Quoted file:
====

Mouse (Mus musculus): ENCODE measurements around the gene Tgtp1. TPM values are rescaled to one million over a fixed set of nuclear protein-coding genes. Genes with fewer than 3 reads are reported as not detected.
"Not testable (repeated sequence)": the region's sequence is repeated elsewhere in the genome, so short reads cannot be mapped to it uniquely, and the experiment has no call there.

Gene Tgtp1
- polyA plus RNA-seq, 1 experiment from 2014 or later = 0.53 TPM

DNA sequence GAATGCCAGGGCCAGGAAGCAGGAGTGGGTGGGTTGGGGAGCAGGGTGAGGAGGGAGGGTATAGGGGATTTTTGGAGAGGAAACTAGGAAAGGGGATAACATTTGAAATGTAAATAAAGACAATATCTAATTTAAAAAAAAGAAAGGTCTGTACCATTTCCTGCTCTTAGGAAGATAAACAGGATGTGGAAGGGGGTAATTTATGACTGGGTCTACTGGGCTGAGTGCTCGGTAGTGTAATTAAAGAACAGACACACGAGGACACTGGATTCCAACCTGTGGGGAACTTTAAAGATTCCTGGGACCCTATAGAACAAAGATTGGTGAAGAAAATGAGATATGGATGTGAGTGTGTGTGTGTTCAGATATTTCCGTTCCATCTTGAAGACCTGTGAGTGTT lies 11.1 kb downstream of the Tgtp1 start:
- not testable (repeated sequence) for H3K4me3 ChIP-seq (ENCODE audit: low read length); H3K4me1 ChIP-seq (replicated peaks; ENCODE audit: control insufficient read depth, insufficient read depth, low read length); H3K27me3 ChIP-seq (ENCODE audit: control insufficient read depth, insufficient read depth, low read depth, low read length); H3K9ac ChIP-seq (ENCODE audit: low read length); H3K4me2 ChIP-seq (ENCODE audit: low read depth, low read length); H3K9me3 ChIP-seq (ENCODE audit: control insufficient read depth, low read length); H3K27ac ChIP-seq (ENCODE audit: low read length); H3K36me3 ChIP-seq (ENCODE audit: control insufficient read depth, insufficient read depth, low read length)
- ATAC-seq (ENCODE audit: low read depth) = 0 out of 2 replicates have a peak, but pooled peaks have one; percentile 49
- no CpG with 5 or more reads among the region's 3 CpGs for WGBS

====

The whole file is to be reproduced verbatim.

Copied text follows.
Mouse (Mus musculus): ENCODE measurements around the gene Tgtp1. TPM values are rescaled to one million over a fixed set of nuclear protein-coding genes. Genes with fewer than 3 reads are reported as not detected.
"Not testable (repeated sequence)": the region's sequence is repeated elsewhere in the genome, so short reads cannot be mapped to it uniquely, and the experiment has no call there.

Gene Tgtp1
- polyA plus RNA-seq, 1 experiment from 2014 or later = 0.53 TPM

DNA sequence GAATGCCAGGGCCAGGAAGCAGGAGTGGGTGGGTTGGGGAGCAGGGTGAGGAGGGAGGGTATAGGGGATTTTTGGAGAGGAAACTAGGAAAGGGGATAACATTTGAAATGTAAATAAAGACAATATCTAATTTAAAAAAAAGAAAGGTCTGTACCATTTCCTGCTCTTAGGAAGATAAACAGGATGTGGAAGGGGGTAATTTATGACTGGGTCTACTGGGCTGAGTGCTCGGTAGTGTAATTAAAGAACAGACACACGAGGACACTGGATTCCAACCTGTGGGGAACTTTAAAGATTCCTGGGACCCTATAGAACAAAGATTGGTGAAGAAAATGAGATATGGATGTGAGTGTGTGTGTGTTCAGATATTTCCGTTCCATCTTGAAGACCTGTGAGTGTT lies 11.1 kb downstream of the Tgtp1 start:
- not testable (repeated sequence) for H3K4me3 ChIP-seq (ENCODE audit: low read length); H3K4me1 ChIP-seq (replicated peaks; ENCODE audit: control insufficient read depth, insufficient read depth, low read length); H3K27me3 ChIP-seq (ENCODE audit: control insufficient read depth, insufficient read depth, low read depth, low read length); H3K9ac ChIP-seq (ENCODE audit: low read length); H3K4me2 ChIP-seq (ENCODE audit: low read depth, low read length); H3K9me3 ChIP-seq (ENCODE audit: control insufficient read depth, low read length); H3K27ac ChIP-seq (ENCODE audit: low read length); H3K36me3 ChIP-seq (ENCODE audit: control insufficient read depth, insufficient read depth, low read length)
- ATAC-seq (ENCODE audit: low read depth) = 0 out of 2 replicates have a peak, but pooled peaks have one; percentile 49
- no CpG with 5 or more reads among the region's 3 CpGs for WGBS